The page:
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Yosemite Climber Stewards repair Medlicott trail

Wednesday, September 7, 2016
In desperate need of some love, the trail to Medlicott Dome got a full rebuild thanks to over 200 hours of work put in by 26 volunteers from the Yosemite Climber Stewards, NPS Rangers, YOSAR and the Access Fund.

Ask most climbers if they enjoy hiking, and the range of responses extends from an eyebrow-raised "are you kidding me?" to poker-faced, I'm not even gonna acknowledge that question. Fact: we all grind out millions of miles of hiking every year, whether its a half-mile traipsing back to the proj for the umpteenth time, a dozen miles accessing that alpine classic, or twelve feet (ahem, Rifle) to the familiar cragging zones we all enjoy. In Yosemite, it’s the same, except that these trails see more climber use than perhaps anywhere else in the estimated 150-180,000 days per year! Trouble is, these trails are as rugged as the climbs they access: often loose, rutted out, braided and potentially dangerous. They require extra care to maintain and people comfortable with exposure and steep terrain. For years, these trails languished in poor condition.

During the past two seasons, a solution has been found. NPS Climbing Rangers, in conjunction with the Yosemite Conservancy, the American Alpine Club and the Access Fund have established the Yosemite Climber Stewards—a grant-funded, volunteer-fueled, stewardship crew. This August, the Stewards, Rangers, trail crew, members of YOSAR and volunteers from the American Alpine Club, totaling 26 people, worked over a five-day period to repair and bolster the main approach trail to Medlicott Dome, a popular cragging and multi-pitch zone near Tuolumne Meadows. Home to such hollowed face-climbing test pieces as the Bachar-Yerian (5.11c R/X) and Peace (5.13d), as well as more moderate classics like Shagadelic (5.8) and Ciebola (5.10b PG13), Medlicott sees a ton of traffic, and not just by climbers. Skirting the base of the dome, heading southeast, the trail eventually delivers hikers to the Cathedral Lakes basin, forming a popular loop for those adventurous enough to venture off the map.

Trails such as the John Muir, Valley Loop and others that see use by tourists, hikers and pack stock alike receive the full benefit of funding and trail building expertise. The Medlicott approach, and most other climbing trails in the park, received no such attention. This is due to the simple fact that they exist solely for climbing, have come into existence from the soles of our shoes, and appear on none of the NPS maps. Hence, no funding, staff time or equipment is allocated or scheduled for them. Yet each season, work must be done to maintain these trails. Over the last few years, the tide has begun to shift. Yosemite Climbing Rangers, along with volunteer Climber Stewards and supported by generous grants for the Climbing Trails project from the Yosemite Conservancy and Planet Granite, have been coordinating work on these trails.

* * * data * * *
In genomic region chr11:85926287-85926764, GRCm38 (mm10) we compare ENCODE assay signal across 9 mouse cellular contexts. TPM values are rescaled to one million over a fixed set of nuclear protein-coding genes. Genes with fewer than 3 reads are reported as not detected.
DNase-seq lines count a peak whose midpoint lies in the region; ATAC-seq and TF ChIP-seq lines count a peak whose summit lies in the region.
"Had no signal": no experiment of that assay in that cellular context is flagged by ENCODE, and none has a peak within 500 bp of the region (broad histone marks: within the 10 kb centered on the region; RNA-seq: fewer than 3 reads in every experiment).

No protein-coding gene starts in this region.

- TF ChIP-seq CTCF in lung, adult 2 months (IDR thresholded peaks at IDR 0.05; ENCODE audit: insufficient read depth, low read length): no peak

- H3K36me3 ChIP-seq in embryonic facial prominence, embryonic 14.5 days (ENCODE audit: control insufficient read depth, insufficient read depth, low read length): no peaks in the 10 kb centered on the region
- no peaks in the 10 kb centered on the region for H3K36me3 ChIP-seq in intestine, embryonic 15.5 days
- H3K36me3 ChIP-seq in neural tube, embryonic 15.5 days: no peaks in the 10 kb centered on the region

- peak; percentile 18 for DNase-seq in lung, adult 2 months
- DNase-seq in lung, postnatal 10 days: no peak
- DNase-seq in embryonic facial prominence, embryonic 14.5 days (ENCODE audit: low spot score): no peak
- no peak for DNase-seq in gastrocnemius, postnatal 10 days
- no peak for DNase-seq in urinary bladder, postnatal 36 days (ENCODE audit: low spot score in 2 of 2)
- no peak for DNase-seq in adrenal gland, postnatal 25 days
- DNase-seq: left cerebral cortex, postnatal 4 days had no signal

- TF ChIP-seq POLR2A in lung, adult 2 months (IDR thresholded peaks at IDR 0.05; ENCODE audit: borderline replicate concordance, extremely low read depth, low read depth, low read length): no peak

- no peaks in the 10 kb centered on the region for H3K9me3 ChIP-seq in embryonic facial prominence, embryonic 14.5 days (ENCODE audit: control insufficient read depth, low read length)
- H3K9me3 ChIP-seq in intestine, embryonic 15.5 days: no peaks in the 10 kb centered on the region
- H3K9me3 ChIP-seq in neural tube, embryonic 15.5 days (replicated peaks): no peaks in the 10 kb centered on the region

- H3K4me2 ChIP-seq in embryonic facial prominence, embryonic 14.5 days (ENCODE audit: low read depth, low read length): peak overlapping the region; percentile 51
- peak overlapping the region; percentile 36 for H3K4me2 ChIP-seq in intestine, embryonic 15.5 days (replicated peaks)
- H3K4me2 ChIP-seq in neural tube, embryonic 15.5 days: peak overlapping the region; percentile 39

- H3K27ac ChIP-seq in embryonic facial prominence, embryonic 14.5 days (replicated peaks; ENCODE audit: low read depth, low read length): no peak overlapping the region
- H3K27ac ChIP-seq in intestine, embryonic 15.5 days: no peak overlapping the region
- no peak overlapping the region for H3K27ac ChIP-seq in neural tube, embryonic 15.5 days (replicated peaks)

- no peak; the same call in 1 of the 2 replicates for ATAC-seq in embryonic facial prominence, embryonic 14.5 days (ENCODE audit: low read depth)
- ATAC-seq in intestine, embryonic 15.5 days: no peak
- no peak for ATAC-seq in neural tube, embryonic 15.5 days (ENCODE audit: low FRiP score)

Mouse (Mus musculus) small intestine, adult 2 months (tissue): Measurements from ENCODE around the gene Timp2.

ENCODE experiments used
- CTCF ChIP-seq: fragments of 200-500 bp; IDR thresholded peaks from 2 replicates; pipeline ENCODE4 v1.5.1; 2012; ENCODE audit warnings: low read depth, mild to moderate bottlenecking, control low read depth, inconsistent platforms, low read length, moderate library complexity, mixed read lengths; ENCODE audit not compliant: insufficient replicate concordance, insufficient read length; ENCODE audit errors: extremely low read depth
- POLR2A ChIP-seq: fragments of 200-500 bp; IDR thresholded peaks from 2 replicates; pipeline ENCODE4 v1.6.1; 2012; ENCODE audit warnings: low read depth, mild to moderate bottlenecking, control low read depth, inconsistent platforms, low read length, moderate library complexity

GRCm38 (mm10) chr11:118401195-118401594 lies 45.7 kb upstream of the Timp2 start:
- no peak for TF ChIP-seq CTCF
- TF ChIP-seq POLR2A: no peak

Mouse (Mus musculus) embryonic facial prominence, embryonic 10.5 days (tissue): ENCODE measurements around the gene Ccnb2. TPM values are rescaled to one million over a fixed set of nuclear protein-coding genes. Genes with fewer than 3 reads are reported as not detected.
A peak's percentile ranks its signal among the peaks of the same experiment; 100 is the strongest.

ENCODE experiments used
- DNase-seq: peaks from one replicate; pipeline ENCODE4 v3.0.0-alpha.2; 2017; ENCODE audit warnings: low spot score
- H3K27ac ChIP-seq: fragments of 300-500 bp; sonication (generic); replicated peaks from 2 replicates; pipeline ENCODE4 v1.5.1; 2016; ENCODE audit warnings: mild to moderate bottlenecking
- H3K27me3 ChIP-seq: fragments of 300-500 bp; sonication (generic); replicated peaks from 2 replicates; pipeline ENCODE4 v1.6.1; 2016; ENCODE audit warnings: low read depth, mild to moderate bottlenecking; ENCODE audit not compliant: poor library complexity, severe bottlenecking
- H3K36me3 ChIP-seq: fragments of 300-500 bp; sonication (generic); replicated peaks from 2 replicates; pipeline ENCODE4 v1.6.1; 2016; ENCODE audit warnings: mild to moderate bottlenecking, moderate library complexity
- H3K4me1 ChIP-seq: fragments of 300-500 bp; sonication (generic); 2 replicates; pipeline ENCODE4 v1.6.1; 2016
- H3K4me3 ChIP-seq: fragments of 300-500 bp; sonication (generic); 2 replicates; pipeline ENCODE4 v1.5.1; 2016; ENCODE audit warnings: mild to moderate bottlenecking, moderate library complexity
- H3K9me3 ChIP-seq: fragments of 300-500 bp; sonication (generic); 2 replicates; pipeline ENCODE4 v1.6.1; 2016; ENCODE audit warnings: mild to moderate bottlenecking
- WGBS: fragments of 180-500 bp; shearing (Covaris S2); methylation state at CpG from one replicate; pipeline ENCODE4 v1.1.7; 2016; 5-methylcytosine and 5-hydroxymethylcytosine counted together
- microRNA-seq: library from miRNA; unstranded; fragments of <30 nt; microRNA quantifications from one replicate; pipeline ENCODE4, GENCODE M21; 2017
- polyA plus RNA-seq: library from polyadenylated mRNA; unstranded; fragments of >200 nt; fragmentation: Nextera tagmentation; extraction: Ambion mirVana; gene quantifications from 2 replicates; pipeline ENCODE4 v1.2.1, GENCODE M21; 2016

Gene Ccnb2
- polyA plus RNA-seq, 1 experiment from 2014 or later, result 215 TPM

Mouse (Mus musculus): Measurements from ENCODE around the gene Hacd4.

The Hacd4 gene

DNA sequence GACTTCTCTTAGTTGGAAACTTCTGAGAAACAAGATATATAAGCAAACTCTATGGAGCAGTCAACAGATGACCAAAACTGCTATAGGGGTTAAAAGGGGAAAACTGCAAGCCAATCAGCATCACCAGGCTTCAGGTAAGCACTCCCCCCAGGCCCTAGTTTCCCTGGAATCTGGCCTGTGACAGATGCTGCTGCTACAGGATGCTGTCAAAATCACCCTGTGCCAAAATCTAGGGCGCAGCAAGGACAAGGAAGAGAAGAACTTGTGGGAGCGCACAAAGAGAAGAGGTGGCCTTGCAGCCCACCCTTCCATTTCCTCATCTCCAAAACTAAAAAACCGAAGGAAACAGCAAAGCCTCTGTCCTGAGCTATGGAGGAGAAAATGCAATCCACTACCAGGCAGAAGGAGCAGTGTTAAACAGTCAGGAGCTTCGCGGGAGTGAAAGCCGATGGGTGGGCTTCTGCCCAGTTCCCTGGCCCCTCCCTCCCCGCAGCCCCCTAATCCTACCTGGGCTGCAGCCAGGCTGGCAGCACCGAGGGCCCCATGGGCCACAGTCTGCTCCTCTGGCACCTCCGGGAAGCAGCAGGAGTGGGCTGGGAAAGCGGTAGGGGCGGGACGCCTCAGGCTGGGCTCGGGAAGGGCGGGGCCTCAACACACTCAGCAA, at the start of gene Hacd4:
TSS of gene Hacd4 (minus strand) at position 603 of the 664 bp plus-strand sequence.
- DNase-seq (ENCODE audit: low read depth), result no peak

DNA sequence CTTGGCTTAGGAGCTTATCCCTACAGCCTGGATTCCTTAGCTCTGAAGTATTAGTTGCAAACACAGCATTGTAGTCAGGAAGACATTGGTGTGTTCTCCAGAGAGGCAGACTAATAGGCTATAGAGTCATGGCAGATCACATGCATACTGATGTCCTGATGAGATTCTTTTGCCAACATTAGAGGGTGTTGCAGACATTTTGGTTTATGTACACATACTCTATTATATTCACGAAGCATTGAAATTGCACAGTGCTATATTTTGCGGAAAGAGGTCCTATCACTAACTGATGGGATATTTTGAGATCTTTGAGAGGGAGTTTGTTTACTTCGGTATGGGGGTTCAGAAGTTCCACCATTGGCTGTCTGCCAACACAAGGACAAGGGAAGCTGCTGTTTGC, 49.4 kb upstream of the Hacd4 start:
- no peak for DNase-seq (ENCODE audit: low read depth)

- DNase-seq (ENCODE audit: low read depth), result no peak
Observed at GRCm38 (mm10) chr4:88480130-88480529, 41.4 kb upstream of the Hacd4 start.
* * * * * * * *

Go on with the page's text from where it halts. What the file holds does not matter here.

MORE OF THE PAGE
Different sections of trail require different tactics for maintenance. Always, the same strategy applies. The goal, according to NPS Trail Crew worker Ali Mohr, is to "keep people and dirt on the trail and water off of it". Ali, whose time on the this project was paid by grant money, directed our efforts over the course of the week, mapping out a strategy to help strengthen the trail now, and maintain it in the future. Where previously three tracks led through a soft meadow, we restored the trail to one section. In another area, a rock staircase was constructed solely with hand tools and strong legs and backs. Several places received water bars designed to move runoff away from the trail. After two days of work, the Tuolumne area received consecutive afternoon thundershowers, with large amounts of runoff afterward providing proof that our work worked.

Twenty-six people volunteered at least part of a day during the Medlicott project. Most put in six hours or more. At a minimum, repairing this mile-long section of trail required 200 hours of digging, shoveling, raking, hammering, sawing, rock-breaking, back-tweaking, leg-fatiguing labor. At a correctional facility, it would likely be called cruel and unusual. In Yosemite, it’s just what we have to do to maintain our climbing trails. Thanks to the generous support of partners like Black Diamond, we continue to do so.

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